I tend to navigate the holidays with a…. melancholy. Really, I am pretty sullen and morose from early November through the New Year, but melancholy sounds more pleasant. Things and people lost have occupied my thoughts in this season for years past. There are many I still long for in their absence, but this year I focused on the presence (see what I did there?)
The BSW can judge, but I think I was filled with the frickin’ spirit this year. I even coordinated caroling for the voices in my head (we do a mean cover of 12 Days of Christmas.) I was surrounded by friends and family, and I focused on them instead of dwelling on the absences. Most probably don’t know it, but people I choose to interact with are my support mechanism. It is lead by a small, vocal, female force of nature. I am fortunate and blessed.
I now make a fraction…a fraction of a fraction, of what I earned on the corporate hamster wheel. One of my favorite traditions back when I was paid a lot of money was to go to a store like Savers in the pre Christmas rush. I would wander the aisles until I found someone shopping for Christmas presents. My rationale was someone shopping for presents at Savers is struggling but really trying to do something kind for another. I would then cut in front of them at the checkout counter, give the clerk a $100 bill, and ask to pay for everything for the people behind me until it ran out. Then, I would quickly leave. Although it hopefully brought some joy to someone, it was entirely selfish. It made me really happy to do it.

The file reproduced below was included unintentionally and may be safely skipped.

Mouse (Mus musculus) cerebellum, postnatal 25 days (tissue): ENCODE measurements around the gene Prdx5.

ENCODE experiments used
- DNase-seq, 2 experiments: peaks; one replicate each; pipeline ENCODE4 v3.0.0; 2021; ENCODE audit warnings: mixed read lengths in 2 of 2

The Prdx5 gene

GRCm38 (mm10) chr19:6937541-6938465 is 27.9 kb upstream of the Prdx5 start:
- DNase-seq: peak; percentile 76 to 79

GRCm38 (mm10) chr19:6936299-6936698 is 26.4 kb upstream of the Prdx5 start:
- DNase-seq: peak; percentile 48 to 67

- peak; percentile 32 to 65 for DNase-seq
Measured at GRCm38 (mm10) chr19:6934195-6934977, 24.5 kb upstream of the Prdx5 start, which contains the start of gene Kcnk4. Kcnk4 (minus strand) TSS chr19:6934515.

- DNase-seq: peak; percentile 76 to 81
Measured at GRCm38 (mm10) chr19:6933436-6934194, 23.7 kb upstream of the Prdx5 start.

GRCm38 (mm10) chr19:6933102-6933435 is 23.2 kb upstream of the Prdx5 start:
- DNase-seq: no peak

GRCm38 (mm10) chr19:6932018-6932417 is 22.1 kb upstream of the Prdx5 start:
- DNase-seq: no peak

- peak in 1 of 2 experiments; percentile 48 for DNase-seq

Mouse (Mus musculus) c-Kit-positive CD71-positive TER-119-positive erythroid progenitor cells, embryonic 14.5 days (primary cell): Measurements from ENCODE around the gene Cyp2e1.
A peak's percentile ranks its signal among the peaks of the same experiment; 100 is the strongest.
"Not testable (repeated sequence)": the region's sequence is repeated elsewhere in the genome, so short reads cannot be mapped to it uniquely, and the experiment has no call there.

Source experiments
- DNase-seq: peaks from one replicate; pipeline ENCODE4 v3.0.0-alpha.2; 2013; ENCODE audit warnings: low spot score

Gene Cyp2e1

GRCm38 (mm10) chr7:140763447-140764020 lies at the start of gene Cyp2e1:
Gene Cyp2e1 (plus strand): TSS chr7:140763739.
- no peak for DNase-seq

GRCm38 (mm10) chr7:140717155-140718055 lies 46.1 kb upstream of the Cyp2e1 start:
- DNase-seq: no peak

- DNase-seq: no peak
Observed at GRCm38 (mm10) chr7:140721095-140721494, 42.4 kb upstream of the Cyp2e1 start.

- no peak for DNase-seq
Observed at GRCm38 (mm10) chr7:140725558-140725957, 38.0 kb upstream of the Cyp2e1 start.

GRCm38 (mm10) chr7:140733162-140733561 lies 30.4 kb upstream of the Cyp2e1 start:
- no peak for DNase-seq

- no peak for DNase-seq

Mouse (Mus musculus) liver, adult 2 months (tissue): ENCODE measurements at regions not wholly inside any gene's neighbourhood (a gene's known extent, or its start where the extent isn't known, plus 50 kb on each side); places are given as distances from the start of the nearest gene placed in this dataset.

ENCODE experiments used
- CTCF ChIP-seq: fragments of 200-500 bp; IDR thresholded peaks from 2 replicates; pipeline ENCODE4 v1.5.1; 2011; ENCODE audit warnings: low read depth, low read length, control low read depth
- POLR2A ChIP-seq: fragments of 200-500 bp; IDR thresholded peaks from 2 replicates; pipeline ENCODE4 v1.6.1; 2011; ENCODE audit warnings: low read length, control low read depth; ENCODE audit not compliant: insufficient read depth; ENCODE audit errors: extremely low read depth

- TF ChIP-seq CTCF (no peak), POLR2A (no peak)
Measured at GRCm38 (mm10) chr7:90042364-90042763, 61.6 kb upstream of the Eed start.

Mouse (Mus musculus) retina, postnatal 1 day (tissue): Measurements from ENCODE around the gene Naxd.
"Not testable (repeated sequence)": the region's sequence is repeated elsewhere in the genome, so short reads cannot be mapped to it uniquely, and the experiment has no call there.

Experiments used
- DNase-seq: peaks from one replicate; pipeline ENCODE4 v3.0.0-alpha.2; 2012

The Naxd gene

I tell this story because there is a point, and I imitated it this year. I no longer have $100 bills to drop, but we all have something we can share in some way. This year, perhaps due to my time selling tents, I would pick up chocolate bars or impulse buy trinkets while waiting to pay for my purchases. When my transaction was complete, I would give the chocolate to the clerk and thank them for what they do. It usually brought a smile, a sincere thank you, and a brief pause from the chaos that is their job this time of year. And it made me happy.
My first point is this was a substantial improvement for me compared to the last several years. I once again was able to consider others and not be completely awash in my own grief. That is significant.
The greater point is it takes very little of our time or our resources to make a positive difference to some fellow traveler on this journey of life. As I mentioned before, I am extremely fortunate for the people who care for and look out for me. Not all are so lucky. We are all usually a little more kind and thoughtful during the holiday season. I’ve written before about this. Try to carry that kindness forward.
The holidays are not the riskiest time for those with mental illness. It is post holidays, in the dark, cold days of winter, that we are most at risk. Pay attention. Watch for signs. Discover that being kind is even better for you than those to whom you exhibit it.
I’m Darren, I’m mentally ill, and I had a great Christmas.